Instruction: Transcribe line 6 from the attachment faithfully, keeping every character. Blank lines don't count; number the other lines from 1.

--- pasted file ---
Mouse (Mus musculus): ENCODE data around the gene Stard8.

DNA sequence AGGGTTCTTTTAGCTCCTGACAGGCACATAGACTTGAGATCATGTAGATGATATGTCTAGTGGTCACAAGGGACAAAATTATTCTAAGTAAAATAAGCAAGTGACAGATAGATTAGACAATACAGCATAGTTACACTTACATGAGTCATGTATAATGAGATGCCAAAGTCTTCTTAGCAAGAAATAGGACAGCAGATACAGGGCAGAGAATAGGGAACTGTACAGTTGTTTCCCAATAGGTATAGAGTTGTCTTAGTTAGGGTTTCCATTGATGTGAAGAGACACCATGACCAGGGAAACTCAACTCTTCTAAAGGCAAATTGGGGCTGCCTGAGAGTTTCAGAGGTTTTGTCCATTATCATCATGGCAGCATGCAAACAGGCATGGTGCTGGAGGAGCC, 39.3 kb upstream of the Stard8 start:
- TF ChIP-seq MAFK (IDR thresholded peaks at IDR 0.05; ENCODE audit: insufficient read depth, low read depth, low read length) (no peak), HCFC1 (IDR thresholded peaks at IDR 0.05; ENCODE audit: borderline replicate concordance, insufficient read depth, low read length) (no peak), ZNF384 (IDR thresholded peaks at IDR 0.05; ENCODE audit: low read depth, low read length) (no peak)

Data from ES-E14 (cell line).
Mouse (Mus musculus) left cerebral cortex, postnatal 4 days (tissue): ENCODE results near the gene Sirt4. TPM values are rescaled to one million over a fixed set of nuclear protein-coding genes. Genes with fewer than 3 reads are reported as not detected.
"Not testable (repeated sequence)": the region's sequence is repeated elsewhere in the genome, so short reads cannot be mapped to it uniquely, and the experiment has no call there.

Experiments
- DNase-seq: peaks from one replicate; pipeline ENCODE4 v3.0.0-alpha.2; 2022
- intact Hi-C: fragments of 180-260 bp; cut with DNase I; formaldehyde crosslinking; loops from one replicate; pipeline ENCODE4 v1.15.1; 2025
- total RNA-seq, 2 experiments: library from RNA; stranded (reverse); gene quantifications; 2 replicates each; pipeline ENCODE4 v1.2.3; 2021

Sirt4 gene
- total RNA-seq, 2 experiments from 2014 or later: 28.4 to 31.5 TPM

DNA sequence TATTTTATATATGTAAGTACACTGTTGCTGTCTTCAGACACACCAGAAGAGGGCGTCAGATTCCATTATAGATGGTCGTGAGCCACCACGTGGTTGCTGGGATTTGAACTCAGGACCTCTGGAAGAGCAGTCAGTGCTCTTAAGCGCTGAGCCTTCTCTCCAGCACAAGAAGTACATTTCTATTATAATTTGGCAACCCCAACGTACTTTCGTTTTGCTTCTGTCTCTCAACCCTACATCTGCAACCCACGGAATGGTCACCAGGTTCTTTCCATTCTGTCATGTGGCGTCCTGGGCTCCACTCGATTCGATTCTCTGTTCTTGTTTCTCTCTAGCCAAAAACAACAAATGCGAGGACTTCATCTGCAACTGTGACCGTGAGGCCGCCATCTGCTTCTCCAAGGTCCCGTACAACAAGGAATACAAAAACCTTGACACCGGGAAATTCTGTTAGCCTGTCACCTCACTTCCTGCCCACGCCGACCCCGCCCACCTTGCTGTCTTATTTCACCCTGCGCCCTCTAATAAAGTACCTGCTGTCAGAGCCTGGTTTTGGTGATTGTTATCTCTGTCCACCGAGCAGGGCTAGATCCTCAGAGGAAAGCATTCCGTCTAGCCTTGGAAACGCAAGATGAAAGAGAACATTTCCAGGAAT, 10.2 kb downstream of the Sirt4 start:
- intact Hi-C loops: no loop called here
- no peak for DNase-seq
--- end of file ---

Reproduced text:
"Not testable (repeated sequence)": the region's sequence is repeated elsewhere in the genome, so short reads cannot be mapped to it uniquely, and the experiment has no call there.